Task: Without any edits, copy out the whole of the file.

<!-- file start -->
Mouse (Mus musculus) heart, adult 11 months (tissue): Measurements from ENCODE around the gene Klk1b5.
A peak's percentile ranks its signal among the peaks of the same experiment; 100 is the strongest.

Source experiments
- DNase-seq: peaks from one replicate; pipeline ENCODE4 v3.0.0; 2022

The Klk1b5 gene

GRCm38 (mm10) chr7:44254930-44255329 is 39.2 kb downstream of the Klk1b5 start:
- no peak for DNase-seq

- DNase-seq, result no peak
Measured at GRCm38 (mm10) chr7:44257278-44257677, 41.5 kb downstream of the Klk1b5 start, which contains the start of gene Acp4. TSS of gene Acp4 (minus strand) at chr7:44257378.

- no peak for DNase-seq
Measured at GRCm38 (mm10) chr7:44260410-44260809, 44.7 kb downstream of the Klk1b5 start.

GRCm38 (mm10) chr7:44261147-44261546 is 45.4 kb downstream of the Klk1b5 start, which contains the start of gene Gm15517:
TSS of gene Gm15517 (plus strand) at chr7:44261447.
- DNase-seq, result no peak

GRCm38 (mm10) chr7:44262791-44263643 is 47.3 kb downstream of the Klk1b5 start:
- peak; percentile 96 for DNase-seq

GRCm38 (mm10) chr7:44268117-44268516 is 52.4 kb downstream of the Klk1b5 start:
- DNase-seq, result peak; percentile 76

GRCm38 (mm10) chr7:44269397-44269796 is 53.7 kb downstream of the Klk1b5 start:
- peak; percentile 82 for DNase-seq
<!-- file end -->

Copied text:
Mouse (Mus musculus) heart, adult 11 months (tissue): Measurements from ENCODE around the gene Klk1b5.
A peak's percentile ranks its signal among the peaks of the same experiment; 100 is the strongest.

Source experiments
- DNase-seq: peaks from one replicate; pipeline ENCODE4 v3.0.0; 2022

The Klk1b5 gene

GRCm38 (mm10) chr7:44254930-44255329 is 39.2 kb downstream of the Klk1b5 start:
- no peak for DNase-seq

- DNase-seq, result no peak
Measured at GRCm38 (mm10) chr7:44257278-44257677, 41.5 kb downstream of the Klk1b5 start, which contains the start of gene Acp4. TSS of gene Acp4 (minus strand) at chr7:44257378.

- no peak for DNase-seq
Measured at GRCm38 (mm10) chr7:44260410-44260809, 44.7 kb downstream of the Klk1b5 start.

GRCm38 (mm10) chr7:44261147-44261546 is 45.4 kb downstream of the Klk1b5 start, which contains the start of gene Gm15517:
TSS of gene Gm15517 (plus strand) at chr7:44261447.
- DNase-seq, result no peak

GRCm38 (mm10) chr7:44262791-44263643 is 47.3 kb downstream of the Klk1b5 start:
- peak; percentile 96 for DNase-seq

GRCm38 (mm10) chr7:44268117-44268516 is 52.4 kb downstream of the Klk1b5 start:
- DNase-seq, result peak; percentile 76

GRCm38 (mm10) chr7:44269397-44269796 is 53.7 kb downstream of the Klk1b5 start:
- peak; percentile 82 for DNase-seq